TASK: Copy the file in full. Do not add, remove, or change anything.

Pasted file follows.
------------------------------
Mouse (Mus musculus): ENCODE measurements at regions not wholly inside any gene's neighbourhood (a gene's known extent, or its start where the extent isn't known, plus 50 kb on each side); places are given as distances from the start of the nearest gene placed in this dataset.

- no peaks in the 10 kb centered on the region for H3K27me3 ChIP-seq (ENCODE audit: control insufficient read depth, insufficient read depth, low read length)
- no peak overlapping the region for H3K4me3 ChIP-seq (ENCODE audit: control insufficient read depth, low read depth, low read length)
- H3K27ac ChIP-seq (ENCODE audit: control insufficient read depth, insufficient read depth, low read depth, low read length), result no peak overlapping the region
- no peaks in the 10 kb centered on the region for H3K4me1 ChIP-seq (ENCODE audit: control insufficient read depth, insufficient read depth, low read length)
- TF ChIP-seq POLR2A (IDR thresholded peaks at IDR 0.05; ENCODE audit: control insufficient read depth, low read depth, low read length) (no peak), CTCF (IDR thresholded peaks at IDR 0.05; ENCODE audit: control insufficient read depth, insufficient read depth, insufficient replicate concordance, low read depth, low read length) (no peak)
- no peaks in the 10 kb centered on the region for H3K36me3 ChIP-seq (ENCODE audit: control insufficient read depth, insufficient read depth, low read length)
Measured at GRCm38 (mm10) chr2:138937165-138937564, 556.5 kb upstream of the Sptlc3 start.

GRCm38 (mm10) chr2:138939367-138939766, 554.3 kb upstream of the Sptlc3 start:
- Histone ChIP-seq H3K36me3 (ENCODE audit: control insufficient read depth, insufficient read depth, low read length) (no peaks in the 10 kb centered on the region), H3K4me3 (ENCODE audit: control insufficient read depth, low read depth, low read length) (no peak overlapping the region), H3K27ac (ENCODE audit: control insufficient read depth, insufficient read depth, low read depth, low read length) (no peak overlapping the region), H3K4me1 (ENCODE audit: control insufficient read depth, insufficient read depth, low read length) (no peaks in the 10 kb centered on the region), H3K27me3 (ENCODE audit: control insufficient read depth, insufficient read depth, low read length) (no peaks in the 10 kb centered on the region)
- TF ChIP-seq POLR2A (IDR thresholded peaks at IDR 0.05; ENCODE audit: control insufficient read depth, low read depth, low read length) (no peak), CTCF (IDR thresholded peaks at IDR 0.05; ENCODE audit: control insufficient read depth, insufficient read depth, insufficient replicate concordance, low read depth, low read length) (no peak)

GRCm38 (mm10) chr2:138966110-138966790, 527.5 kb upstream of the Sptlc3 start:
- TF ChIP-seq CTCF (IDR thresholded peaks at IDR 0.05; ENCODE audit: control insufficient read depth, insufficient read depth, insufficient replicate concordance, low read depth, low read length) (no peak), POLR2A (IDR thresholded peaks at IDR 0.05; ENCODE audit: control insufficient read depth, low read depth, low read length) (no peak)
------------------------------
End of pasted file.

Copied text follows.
Mouse (Mus musculus): ENCODE measurements at regions not wholly inside any gene's neighbourhood (a gene's known extent, or its start where the extent isn't known, plus 50 kb on each side); places are given as distances from the start of the nearest gene placed in this dataset.

- no peaks in the 10 kb centered on the region for H3K27me3 ChIP-seq (ENCODE audit: control insufficient read depth, insufficient read depth, low read length)
- no peak overlapping the region for H3K4me3 ChIP-seq (ENCODE audit: control insufficient read depth, low read depth, low read length)
- H3K27ac ChIP-seq (ENCODE audit: control insufficient read depth, insufficient read depth, low read depth, low read length), result no peak overlapping the region
- no peaks in the 10 kb centered on the region for H3K4me1 ChIP-seq (ENCODE audit: control insufficient read depth, insufficient read depth, low read length)
- TF ChIP-seq POLR2A (IDR thresholded peaks at IDR 0.05; ENCODE audit: control insufficient read depth, low read depth, low read length) (no peak), CTCF (IDR thresholded peaks at IDR 0.05; ENCODE audit: control insufficient read depth, insufficient read depth, insufficient replicate concordance, low read depth, low read length) (no peak)
- no peaks in the 10 kb centered on the region for H3K36me3 ChIP-seq (ENCODE audit: control insufficient read depth, insufficient read depth, low read length)
Measured at GRCm38 (mm10) chr2:138937165-138937564, 556.5 kb upstream of the Sptlc3 start.

GRCm38 (mm10) chr2:138939367-138939766, 554.3 kb upstream of the Sptlc3 start:
- Histone ChIP-seq H3K36me3 (ENCODE audit: control insufficient read depth, insufficient read depth, low read length) (no peaks in the 10 kb centered on the region), H3K4me3 (ENCODE audit: control insufficient read depth, low read depth, low read length) (no peak overlapping the region), H3K27ac (ENCODE audit: control insufficient read depth, insufficient read depth, low read depth, low read length) (no peak overlapping the region), H3K4me1 (ENCODE audit: control insufficient read depth, insufficient read depth, low read length) (no peaks in the 10 kb centered on the region), H3K27me3 (ENCODE audit: control insufficient read depth, insufficient read depth, low read length) (no peaks in the 10 kb centered on the region)
- TF ChIP-seq POLR2A (IDR thresholded peaks at IDR 0.05; ENCODE audit: control insufficient read depth, low read depth, low read length) (no peak), CTCF (IDR thresholded peaks at IDR 0.05; ENCODE audit: control insufficient read depth, insufficient read depth, insufficient replicate concordance, low read depth, low read length) (no peak)

GRCm38 (mm10) chr2:138966110-138966790, 527.5 kb upstream of the Sptlc3 start:
- TF ChIP-seq CTCF (IDR thresholded peaks at IDR 0.05; ENCODE audit: control insufficient read depth, insufficient read depth, insufficient replicate concordance, low read depth, low read length) (no peak), POLR2A (IDR thresholded peaks at IDR 0.05; ENCODE audit: control insufficient read depth, low read depth, low read length) (no peak)